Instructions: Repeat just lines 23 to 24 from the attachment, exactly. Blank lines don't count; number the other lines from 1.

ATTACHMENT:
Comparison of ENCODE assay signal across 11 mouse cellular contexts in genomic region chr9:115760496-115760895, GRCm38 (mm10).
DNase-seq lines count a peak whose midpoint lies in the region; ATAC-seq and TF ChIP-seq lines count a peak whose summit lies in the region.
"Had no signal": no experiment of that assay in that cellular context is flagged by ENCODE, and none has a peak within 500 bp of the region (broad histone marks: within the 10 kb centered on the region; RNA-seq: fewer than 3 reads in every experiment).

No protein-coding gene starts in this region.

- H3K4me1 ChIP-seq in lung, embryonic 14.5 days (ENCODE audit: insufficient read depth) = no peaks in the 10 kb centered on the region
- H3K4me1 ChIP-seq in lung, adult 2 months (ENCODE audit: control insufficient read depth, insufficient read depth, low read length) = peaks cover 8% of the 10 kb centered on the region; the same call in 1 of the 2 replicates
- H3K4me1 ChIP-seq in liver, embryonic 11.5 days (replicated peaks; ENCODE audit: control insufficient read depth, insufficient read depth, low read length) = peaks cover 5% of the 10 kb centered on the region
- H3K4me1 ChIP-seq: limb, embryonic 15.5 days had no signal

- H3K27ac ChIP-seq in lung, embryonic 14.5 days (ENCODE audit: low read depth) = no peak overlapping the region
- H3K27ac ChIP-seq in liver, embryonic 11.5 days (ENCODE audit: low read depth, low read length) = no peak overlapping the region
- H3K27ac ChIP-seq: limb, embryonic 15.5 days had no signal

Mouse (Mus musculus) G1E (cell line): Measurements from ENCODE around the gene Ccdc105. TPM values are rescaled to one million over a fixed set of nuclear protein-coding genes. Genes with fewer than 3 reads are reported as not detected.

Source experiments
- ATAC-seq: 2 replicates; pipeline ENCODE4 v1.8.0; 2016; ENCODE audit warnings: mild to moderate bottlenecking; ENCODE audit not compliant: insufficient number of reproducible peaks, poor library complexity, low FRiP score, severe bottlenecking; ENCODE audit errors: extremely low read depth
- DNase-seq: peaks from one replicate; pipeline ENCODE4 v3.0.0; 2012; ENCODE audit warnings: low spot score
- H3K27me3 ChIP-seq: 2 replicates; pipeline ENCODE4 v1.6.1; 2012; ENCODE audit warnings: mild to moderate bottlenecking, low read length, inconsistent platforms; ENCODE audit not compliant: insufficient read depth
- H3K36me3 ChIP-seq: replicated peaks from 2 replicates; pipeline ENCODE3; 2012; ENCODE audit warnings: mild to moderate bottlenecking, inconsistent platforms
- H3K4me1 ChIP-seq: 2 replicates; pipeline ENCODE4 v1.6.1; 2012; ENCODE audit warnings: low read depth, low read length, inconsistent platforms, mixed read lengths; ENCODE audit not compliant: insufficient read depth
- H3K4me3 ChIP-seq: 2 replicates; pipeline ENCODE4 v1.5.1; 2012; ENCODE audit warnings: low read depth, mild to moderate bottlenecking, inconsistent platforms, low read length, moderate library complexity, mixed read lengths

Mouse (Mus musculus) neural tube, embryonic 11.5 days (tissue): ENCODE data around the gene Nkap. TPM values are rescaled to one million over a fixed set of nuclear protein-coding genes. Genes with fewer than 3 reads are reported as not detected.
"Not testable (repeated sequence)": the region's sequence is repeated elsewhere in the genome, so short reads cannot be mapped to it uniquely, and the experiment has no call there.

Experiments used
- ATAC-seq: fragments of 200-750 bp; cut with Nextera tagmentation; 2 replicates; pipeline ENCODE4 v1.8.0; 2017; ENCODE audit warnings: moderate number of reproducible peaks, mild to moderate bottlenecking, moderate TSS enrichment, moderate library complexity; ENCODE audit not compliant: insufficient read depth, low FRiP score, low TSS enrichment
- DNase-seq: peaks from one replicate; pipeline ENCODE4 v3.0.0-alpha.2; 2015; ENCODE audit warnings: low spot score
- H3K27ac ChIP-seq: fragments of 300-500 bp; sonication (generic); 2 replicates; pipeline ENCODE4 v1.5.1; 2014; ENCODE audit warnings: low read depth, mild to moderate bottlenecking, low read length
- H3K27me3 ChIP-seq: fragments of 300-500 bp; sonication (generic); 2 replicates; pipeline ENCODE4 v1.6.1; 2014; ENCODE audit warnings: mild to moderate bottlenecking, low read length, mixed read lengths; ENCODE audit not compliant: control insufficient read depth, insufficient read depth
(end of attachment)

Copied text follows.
- ATAC-seq: fragments of 200-750 bp; cut with Nextera tagmentation; 2 replicates; pipeline ENCODE4 v1.8.0; 2017; ENCODE audit warnings: moderate number of reproducible peaks, mild to moderate bottlenecking, moderate TSS enrichment, moderate library complexity; ENCODE audit not compliant: insufficient read depth, low FRiP score, low TSS enrichment
- DNase-seq: peaks from one replicate; pipeline ENCODE4 v3.0.0-alpha.2; 2015; ENCODE audit warnings: low spot score